"As authors are becoming more established, they get followings, just like mainstream authors, so the self-published market is becoming more like the traditionally published market," he said. "Self-published ebooks tend to be impulse buys, discovered by browsing in genre, or in the recommendation or offer sections. However, they are increasingly planned, via author. [So] price and blurb are the top prompts to buy self-published ebooks, but series and characters are increasingly important. The 99 cent price point is impossible to beat by the larger publishing outfits.

I'm going to go out on a limb and say that this publishing trend/option began in 2009 with the writers known as the "O'niners" and completely flooded the market place.
There are somewhere between 600,000 and 1,000,000 books published every year in the US alone, depending on which stats you believe. Many of those – perhaps as many as half or even more – are self-published. On average, they sell less than 250 copies each. (incidentally, it has been estimated that small press publication will produce about 75 sales during the book's lifetime).

So what's the main-lying fault here as far as dismal sales? It's not the self-published authors, they're only taking advantage of a new publishing trend/option, along with previously trade published authors getting their back-list out. Hell, I'm self-published--it was a back-list title. It's not the price for small press books--they're running steady and competing with the SP books.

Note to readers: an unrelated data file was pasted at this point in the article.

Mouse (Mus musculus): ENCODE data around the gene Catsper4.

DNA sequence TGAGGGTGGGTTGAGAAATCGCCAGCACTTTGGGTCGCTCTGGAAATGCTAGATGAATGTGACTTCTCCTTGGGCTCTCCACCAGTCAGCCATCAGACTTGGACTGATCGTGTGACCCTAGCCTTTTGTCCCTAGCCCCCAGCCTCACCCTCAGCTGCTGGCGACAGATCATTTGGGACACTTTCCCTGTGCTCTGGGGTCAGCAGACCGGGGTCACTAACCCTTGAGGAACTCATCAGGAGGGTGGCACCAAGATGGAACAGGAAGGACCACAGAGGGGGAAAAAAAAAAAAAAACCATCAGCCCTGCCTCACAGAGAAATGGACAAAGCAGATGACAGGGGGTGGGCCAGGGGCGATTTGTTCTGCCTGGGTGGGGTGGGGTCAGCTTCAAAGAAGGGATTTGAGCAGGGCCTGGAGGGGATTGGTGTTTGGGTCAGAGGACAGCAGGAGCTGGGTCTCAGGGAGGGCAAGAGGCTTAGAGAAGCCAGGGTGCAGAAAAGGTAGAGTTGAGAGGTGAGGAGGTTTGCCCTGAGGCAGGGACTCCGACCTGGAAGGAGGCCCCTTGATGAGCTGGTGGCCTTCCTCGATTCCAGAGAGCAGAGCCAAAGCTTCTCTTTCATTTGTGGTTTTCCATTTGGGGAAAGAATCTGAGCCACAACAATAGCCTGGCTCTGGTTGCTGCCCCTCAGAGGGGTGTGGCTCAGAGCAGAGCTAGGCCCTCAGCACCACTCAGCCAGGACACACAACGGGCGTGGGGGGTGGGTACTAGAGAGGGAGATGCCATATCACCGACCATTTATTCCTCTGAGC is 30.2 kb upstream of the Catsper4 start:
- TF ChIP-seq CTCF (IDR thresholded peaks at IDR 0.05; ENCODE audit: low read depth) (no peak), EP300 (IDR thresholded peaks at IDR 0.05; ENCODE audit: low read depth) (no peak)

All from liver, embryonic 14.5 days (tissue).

Two things I believe might be contributing culprits: We are diluted, besieged and overwhelmed by the sheer number of books that we have in inventory. It's a literary runaway of titles--books, noveletts and shorts. You just can't get noticed if you're a lowly drop in the vast ocean today. The self-publishers, for the most part, are supporting each other by making purchases of their self-published titles. These same self-published writers were purchasing small press and large trade books before the advent of SP--they really had no choice or other outlet. The SP group is a very loyal and exclusive club--not to mention, the Kindle Boards is a massive writing forum.

Small press and large trade has inevitably lost a huge chunk of fans and readers to the SP sector. The SPers are no longer customers of the trade published. They are ultra prolific and putting out a cheap product that has quality merit. They are now being officially recognized, have their own awards and can garner professional reviews from some of the distinguished trade reviewers.

I cannot account for any other reason why sales have been on a continual slump from late 2009. Can you, in general terms? I know everything is subjective and no two books are alike. But what else could account for this downward sales spiral?

I'd love to hear your reasoning or theories. For all that is Holy and decent, do you think that anything can be done about it--lifting sales, I mean? Uh...other than becoming a full-time self-published author, hah!